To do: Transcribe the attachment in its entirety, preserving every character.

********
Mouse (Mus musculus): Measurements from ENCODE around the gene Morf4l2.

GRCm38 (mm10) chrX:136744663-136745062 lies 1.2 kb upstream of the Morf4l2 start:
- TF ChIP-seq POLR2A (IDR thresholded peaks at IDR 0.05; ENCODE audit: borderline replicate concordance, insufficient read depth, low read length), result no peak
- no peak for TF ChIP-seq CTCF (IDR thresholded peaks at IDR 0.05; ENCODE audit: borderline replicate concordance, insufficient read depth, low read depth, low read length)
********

Mouse (Mus musculus): Measurements from ENCODE around the gene Morf4l2.

GRCm38 (mm10) chrX:136744663-136745062 lies 1.2 kb upstream of the Morf4l2 start:
- TF ChIP-seq POLR2A (IDR thresholded peaks at IDR 0.05; ENCODE audit: borderline replicate concordance, insufficient read depth, low read length), result no peak
- no peak for TF ChIP-seq CTCF (IDR thresholded peaks at IDR 0.05; ENCODE audit: borderline replicate concordance, insufficient read depth, low read depth, low read length)